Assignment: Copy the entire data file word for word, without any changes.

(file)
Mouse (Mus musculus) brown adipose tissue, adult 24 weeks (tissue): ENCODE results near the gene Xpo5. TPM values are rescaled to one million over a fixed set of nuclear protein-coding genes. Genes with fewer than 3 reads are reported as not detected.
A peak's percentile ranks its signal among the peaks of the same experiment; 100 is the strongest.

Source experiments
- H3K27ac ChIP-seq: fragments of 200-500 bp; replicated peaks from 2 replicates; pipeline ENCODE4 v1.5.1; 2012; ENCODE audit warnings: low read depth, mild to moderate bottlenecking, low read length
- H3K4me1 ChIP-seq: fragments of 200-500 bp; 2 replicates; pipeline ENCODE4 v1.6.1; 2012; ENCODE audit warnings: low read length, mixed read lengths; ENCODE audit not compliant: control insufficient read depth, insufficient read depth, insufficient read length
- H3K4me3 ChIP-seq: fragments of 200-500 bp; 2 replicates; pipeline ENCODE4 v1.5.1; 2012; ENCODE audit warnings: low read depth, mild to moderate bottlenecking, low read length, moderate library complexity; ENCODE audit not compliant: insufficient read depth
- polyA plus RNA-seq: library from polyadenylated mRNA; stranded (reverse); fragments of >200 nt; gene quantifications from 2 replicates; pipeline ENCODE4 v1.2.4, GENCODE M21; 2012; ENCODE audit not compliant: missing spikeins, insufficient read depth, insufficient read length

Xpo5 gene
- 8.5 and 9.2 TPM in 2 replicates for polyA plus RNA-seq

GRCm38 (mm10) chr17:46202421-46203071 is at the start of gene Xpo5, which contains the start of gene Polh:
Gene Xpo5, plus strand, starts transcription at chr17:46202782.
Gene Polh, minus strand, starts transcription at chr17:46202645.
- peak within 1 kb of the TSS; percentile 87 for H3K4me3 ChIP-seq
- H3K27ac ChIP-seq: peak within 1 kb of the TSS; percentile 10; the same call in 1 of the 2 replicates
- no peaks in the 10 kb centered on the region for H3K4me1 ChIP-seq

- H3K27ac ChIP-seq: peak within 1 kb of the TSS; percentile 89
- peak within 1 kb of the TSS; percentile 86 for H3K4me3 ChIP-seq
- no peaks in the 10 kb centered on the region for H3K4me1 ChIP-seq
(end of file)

Mouse (Mus musculus) brown adipose tissue, adult 24 weeks (tissue): ENCODE results near the gene Xpo5. TPM values are rescaled to one million over a fixed set of nuclear protein-coding genes. Genes with fewer than 3 reads are reported as not detected.
A peak's percentile ranks its signal among the peaks of the same experiment; 100 is the strongest.

Source experiments
- H3K27ac ChIP-seq: fragments of 200-500 bp; replicated peaks from 2 replicates; pipeline ENCODE4 v1.5.1; 2012; ENCODE audit warnings: low read depth, mild to moderate bottlenecking, low read length
- H3K4me1 ChIP-seq: fragments of 200-500 bp; 2 replicates; pipeline ENCODE4 v1.6.1; 2012; ENCODE audit warnings: low read length, mixed read lengths; ENCODE audit not compliant: control insufficient read depth, insufficient read depth, insufficient read length
- H3K4me3 ChIP-seq: fragments of 200-500 bp; 2 replicates; pipeline ENCODE4 v1.5.1; 2012; ENCODE audit warnings: low read depth, mild to moderate bottlenecking, low read length, moderate library complexity; ENCODE audit not compliant: insufficient read depth
- polyA plus RNA-seq: library from polyadenylated mRNA; stranded (reverse); fragments of >200 nt; gene quantifications from 2 replicates; pipeline ENCODE4 v1.2.4, GENCODE M21; 2012; ENCODE audit not compliant: missing spikeins, insufficient read depth, insufficient read length

Xpo5 gene
- 8.5 and 9.2 TPM in 2 replicates for polyA plus RNA-seq

GRCm38 (mm10) chr17:46202421-46203071 is at the start of gene Xpo5, which contains the start of gene Polh:
Gene Xpo5, plus strand, starts transcription at chr17:46202782.
Gene Polh, minus strand, starts transcription at chr17:46202645.
- peak within 1 kb of the TSS; percentile 87 for H3K4me3 ChIP-seq
- H3K27ac ChIP-seq: peak within 1 kb of the TSS; percentile 10; the same call in 1 of the 2 replicates
- no peaks in the 10 kb centered on the region for H3K4me1 ChIP-seq

- H3K27ac ChIP-seq: peak within 1 kb of the TSS; percentile 89
- peak within 1 kb of the TSS; percentile 86 for H3K4me3 ChIP-seq
- no peaks in the 10 kb centered on the region for H3K4me1 ChIP-seq